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SCIENCE FILE / Q & A

IQs rise, but are we brighter?

October 27, 2007|Denise Gellene | Times Staff Writer

James R. Flynn, an emeritus professor of political science at the University of Otaga in New Zealand, discovered two decades ago that IQ test scores were steadily rising in the developed world despite failing schools and stagnant standardized test scores -- a phenomenon called the "Flynn effect." During a recent visit to UCLA, Flynn talked about the conundrum, which is the subject of his new book, "What Is Intelligence?"

Are children today smarter than their parents?

I don't think they are smarter if by that you mean they have better brains. They think better on their feet; they can solve problems on the spot without being told what to do; they are better at working with shapes, thanks in part to the Internet and the computer. But they have no larger vocabularies and are no better at arithmetic.

So why are their IQs higher than those of their parents and grandparents?

The people who invented IQ tests saw the world through scientific spectacles. They were interested in logical reasoning. But generations ago people were very utilitarian. If you asked a person in 1900 what a dog and rabbit had in common, they would say you could use a dog to hunt rabbits. Today you would say they both are mammals. That is shorthand for a lot of insight. That may seem trivial, but classifying the world is prerequisite to understanding it scientifically.

For The Record
Los Angeles Times Tuesday, October 30, 2007 Home Edition Main News Part A Page 2 National Desk 1 inches; 35 words Type of Material: Correction
IQ scores: A Science File Q&A in Saturday's Section A about steadily rising IQ scores in the developed world misspelled the name of the University of Otago in New Zealand as the University of Otaga.

You are referring to the portion of the IQ test that measures the ability to determine similarities?

Yes. And if you say "Mammals," you get two points, and if you say "Dogs hunt rabbits," you get none. The score on this portion of the test has gone up 24 points in America since 1947.

Do you think there is something wrong with the way IQ is assessed?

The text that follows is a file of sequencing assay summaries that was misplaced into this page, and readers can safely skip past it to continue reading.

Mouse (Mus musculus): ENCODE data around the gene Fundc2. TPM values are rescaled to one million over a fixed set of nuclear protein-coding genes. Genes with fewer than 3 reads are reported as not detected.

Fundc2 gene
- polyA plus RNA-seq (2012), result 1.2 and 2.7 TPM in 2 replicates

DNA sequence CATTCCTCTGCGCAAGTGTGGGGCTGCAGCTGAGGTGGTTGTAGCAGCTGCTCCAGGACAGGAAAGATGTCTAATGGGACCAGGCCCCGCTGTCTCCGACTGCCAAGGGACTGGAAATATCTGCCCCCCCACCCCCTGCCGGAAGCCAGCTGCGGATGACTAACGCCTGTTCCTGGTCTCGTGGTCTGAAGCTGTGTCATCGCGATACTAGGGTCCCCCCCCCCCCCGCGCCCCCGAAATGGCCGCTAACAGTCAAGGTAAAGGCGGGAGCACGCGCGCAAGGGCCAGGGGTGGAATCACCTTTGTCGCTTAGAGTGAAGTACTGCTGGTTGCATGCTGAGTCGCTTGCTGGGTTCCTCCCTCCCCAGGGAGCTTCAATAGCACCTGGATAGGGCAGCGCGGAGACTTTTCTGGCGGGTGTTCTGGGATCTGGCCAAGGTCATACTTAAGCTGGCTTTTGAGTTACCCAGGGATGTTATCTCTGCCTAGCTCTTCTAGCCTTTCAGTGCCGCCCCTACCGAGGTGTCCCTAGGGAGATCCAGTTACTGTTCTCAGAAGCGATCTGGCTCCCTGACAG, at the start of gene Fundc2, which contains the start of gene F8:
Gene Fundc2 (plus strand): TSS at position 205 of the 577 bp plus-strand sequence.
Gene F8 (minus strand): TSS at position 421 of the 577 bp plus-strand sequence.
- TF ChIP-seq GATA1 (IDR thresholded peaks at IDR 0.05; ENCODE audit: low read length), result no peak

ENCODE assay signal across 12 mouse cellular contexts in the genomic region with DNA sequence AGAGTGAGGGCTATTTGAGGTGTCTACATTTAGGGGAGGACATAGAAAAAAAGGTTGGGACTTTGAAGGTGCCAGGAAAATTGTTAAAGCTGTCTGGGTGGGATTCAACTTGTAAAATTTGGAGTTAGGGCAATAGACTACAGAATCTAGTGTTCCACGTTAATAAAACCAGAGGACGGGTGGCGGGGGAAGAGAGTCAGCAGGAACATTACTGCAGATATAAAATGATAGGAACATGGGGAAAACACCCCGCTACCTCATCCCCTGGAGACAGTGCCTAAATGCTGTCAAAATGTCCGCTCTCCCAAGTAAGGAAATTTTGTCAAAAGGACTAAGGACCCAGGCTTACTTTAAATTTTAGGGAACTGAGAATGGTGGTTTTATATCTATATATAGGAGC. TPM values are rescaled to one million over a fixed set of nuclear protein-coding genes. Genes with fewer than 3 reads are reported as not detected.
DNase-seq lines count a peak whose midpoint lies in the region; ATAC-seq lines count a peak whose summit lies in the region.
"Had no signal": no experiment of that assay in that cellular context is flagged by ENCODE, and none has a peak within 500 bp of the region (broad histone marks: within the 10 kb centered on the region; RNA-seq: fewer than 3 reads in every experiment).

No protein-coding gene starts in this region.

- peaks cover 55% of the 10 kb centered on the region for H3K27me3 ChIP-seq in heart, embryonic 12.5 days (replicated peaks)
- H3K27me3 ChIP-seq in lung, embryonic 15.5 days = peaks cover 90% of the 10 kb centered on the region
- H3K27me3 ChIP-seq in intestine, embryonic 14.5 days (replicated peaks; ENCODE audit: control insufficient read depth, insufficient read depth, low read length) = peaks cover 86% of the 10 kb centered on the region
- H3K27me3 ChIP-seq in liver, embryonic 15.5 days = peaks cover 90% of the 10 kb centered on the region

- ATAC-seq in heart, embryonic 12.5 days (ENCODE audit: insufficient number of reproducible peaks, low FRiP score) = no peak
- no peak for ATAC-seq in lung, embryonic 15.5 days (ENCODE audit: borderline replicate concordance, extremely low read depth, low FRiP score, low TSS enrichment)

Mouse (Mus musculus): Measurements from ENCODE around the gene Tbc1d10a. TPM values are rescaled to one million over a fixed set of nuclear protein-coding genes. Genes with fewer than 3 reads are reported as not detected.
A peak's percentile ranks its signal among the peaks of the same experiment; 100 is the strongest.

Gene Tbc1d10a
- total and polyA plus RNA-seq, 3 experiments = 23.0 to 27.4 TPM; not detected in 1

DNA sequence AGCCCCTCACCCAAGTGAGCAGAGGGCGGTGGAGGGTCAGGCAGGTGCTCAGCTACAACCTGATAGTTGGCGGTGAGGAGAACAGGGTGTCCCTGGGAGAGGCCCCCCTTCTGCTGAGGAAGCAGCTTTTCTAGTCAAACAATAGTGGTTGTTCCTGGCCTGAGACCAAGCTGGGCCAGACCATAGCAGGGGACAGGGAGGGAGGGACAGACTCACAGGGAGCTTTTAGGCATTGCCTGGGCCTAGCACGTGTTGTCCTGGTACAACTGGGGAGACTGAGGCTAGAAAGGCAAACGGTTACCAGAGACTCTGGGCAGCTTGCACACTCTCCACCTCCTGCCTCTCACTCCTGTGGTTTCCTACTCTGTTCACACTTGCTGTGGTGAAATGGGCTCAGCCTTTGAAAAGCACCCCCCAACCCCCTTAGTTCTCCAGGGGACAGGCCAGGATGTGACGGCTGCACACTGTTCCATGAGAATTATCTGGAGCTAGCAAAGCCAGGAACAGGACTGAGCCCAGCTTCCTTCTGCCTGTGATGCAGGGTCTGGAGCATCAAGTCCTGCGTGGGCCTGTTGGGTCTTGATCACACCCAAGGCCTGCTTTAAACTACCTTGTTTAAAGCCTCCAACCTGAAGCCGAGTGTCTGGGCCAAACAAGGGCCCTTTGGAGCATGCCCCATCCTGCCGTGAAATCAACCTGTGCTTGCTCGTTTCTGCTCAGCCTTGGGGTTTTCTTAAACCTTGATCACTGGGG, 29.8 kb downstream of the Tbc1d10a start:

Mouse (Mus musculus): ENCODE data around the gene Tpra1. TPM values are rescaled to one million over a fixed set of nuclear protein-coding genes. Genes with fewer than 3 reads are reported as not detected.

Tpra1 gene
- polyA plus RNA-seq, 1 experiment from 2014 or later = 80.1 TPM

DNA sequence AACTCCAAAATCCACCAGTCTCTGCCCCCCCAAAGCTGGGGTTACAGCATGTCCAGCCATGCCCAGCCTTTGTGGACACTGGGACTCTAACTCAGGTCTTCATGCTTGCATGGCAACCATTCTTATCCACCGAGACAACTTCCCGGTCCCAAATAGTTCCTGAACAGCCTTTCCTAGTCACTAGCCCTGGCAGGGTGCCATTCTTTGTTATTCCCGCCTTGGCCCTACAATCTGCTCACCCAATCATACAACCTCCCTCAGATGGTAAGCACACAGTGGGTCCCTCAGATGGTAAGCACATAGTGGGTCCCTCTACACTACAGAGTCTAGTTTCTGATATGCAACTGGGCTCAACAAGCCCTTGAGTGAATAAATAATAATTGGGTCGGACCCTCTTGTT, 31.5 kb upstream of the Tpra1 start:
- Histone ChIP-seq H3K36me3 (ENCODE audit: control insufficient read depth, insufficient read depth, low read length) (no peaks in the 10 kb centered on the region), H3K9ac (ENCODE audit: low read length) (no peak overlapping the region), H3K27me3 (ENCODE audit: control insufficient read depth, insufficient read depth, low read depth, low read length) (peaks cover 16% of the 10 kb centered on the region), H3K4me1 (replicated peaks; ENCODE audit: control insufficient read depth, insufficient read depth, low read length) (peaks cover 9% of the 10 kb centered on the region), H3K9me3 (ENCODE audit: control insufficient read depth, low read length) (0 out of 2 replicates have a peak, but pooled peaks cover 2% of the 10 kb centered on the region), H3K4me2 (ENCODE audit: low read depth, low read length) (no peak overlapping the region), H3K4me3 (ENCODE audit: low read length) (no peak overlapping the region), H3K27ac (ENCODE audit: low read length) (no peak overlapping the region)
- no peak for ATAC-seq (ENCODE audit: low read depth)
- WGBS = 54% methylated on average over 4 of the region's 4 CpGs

The people who designed the test thought they were measuring intelligence, but they were actually measuring a mix of intelligence and a way of looking at the world. They looked at the world through scientific spectacles, and it took a long time for the average person to slowly take on that perspective.

What caused scientific thinking to go mainstream?

It permeates everything. I think some events were people moving into managerial and technical work and needing to think on their feet; not being so exhausted from manual labor so that you can be intellectually challenged in your leisure, and play chess or bridge. A reduction in family size allowed parents to spend more time with their children.

It seems odd that IQ scores are up while scores on other standardized tests are not.

If you look at the PSAT, which is given to juniors in high school, the scores are stable and are not going up with IQ. The PSAT has lagged IQ because it tests reading and general arithmetic.

Wouldn't we be better off if children were better at reading and math?

Yes, we would. But you have to teach for that. You have to hire people who can actually teach math. It's not a cheap fix. You have to make it a national priority. The invention of computer games has made thinking spatially and reasoning logically an automatic social priority. We have never made pouring money into schools to make sure kids were better educated a national priority.

What good might come from the skills driving IQ gains?

Better executive performance -- solving business problems on your feet rather than running to the boss for help, or trying to remember what you did the last time you were in an analogous situation.

What's your IQ?

I've never been told the score. I know it's high because when I was in grade school the teachers approached my parents and told them I was very bright and should go to college.

You were born and raised in the United States, but in 1963 you went to live in New Zealand. Why?

The American Cold War was very oppressive, and I had gotten bounced from a couple academic posts. McCarthyism was winding down and I was a democratic socialist, which was very taboo. I was tired of getting fired and wanted a somewhat less hysterical atmosphere. I was a political science professor, and that gave me a strong interest in race and group differences and things like that, and that led to my interest in IQ.

Do you think IQ scores will continue to rise?

I think the gains will slow down in the developed world because the things that fueled them are running out of gas. For example, most of us have on scientific spectacles now. IQ gains have stopped in Scandinavia. America and Britain are next. It may take another 10 to 15 years.

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denise.gellene@latimes.com

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